Facebook has to manage 40 billion (and counting) user photos, while Google must contend with roughly 20 petabytes of information as part of its daily data analysis. These are just two of the examples cited in a recent New York Times piece on the need for college graduates who can think about, and effectively tackle, Internet-scale problems. It all comes down to the sheer volume of data:
Researchers and workers in fields as diverse as bio-technology, astronomy and computer science will soon find themselves overwhelmed with information. Better telescopes and genome sequencers are as much to blame for this data glut as are faster computers and bigger hard drives.
While members of ASIS&T have been watching data trends soar for some time, the repercussions for undergraduate education are just beginning to surface in mainstream media. I’m curious how many ASIS&T members are involved in the various campus initiatives named by the Times.
David M. Pimentel
The ASIS&T Annual Meeting (AM) is just around the corner and will once again be hosting a job placement service. This is a great opportunity for organizations looking to hire information professionals and for information professionals seeking a position. Anyone can submit their position or CV for free to the database; however, only those registered for the AM will be able to view them.
In addition to offering a database of job positions, ASIS&T will be providing rooms for employers to interview their candidates.
For all of you employers and potential employees–I would encourage you to take advantage of this free service! Click here to get started!
I hope to see you all in Vancouver in November!
Cassidy R. Sugimoto
Communications Officer, SIG-ED
Yesterday at a bookstore I happened upon an early edition of Microcosmographia Academica (the entire text of which can be found here–I would encourage you to read the advertisement, pretty funny). One particular quote made me think about the academic life cycle:
While you are young you will be oppressed, and angry, and increasingly disagreeable. When you reach middle age, at five-and-thirty, you will become complacent and, in your turn, an oppressor; those whom you oppress will find you still disagreeable; and so will all the people whose toes you trod upon in youth. It will seem to you then that you grow wiser every day, as you learn more and more of the reasons why things should not be done, and understand more fully the peculiarities of powerful persons, which make it quixotic through an amount of squaring and lobbying sufficient to sicken any but the most hardened soul. If you persist to the threshold of old age–your fiftieth year, let us say–you will be a powerful person yourself, with an accretion of peculiarities which other people will have to study in order to square you. The toes you will have trodden on by this time will be as the sands on the seashore; and from far below you will mount the roar of a ruthless multitude of young men in a hurry. You may perhaps grow to be aware what they are in a hurry to do. They are in a hurry to get you out of the way.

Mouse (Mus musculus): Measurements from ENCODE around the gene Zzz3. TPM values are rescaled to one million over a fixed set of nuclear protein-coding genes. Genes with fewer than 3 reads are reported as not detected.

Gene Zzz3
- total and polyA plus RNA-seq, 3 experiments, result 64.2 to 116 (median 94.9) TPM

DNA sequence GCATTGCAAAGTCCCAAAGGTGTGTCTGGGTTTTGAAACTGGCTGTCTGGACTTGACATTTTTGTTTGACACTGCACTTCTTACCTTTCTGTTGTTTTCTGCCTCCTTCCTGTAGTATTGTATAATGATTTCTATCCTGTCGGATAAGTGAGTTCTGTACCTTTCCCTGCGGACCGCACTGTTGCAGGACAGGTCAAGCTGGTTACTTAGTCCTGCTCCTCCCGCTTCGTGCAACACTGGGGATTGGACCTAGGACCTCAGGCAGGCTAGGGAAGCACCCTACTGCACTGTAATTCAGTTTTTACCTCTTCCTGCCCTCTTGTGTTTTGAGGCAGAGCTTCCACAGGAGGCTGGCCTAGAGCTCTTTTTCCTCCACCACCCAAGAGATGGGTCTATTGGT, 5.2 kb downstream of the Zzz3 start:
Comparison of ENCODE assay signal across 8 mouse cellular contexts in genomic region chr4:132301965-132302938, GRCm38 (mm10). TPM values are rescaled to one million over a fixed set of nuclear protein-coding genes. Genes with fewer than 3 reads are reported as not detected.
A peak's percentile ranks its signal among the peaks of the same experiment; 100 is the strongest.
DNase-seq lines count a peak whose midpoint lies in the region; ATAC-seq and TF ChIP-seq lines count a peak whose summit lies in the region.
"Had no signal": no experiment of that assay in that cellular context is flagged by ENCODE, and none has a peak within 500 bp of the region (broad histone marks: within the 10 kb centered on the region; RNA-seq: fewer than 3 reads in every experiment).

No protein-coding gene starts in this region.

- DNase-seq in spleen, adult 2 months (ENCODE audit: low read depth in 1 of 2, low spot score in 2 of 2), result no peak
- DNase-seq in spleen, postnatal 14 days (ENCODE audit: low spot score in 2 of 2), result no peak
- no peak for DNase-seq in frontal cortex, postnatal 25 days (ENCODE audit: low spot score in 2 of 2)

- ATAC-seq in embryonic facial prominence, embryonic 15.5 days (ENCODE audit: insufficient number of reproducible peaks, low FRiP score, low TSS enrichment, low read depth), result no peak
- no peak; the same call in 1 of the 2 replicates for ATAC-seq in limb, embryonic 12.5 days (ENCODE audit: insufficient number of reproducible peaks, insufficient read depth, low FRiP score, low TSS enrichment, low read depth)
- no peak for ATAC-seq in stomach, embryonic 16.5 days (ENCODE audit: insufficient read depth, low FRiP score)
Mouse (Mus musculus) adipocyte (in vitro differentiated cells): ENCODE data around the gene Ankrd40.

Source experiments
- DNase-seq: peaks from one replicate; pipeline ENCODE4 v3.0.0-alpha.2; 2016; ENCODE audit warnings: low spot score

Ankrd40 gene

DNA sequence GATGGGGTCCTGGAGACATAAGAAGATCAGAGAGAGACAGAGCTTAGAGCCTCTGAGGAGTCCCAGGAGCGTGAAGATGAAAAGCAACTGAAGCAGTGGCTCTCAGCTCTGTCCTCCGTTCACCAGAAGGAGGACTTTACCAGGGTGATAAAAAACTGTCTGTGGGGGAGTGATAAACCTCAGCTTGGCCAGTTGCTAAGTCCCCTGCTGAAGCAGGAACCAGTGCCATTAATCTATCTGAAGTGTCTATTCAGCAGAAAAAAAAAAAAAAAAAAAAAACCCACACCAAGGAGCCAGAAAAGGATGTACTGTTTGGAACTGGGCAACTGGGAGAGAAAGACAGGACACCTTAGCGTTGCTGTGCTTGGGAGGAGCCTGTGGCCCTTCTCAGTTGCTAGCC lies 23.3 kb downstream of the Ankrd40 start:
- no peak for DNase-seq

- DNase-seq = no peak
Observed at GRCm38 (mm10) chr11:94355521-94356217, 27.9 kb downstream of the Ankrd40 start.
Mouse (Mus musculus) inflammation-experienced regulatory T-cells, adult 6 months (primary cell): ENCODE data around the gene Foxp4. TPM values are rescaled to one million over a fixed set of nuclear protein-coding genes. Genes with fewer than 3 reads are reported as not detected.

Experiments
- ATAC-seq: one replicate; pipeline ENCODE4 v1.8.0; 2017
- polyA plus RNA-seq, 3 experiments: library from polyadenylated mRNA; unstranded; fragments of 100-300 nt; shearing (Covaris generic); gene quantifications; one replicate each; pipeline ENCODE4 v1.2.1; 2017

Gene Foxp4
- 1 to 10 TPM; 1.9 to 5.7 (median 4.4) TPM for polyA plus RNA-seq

Now, I don’t subscribe to such a grim view of the academic process, but I think there may be at least some element of truth in the idea of the oppressed-becomes-the-oppressor cycle. In particular, I think that some of this mentality leads to resistance to change in doctoral education–those in the position to make changes seem unwilling to do so, wanting instead for current students to repeat their own experiences (for better or worse). Do you think there is an element of this? Or do you think the resistance to change is more for the sake of “maintaining rigor” (as some might argue)?
Cassidy R. Sugimoto
Communications Officer, SIG-ED
I’ve just received my teaser/promo program for this year’s annual meeting, and (as usual) there are lots of very promising sessions on the lineup. But I also noticed that 2009 is a year for ASIS&T cake and candles, with three different SIGs celebrating milestone anniversaries:
Congratulations to all the folks affiliated with these SIGs over the years!
David M. Pimentel
To begin, this is a topic in which I am just getting interested, so I apologize if my naivete raises hackle. But I’m stuck on a question that I can’t seem to get past.
It seems that, broadly speaking, visualization is an attempt to provide a way of seeing how all the data in an unmanageably large set relates, whether it’s a tag cloud or a flowchart or some other such visual artifact of simplification. It also seems that storytelling does largely the same thing, simplifying a large set of sequential data so that each relates to the other in a narrative format. What, then, is the difference between storytelling and visualization? Is it just the end-product? Are the two practices similar, perhaps more similar than different?
I wonder if storytelling and visualization are the same act, with identical intent, similar methods, but different products? What do you think?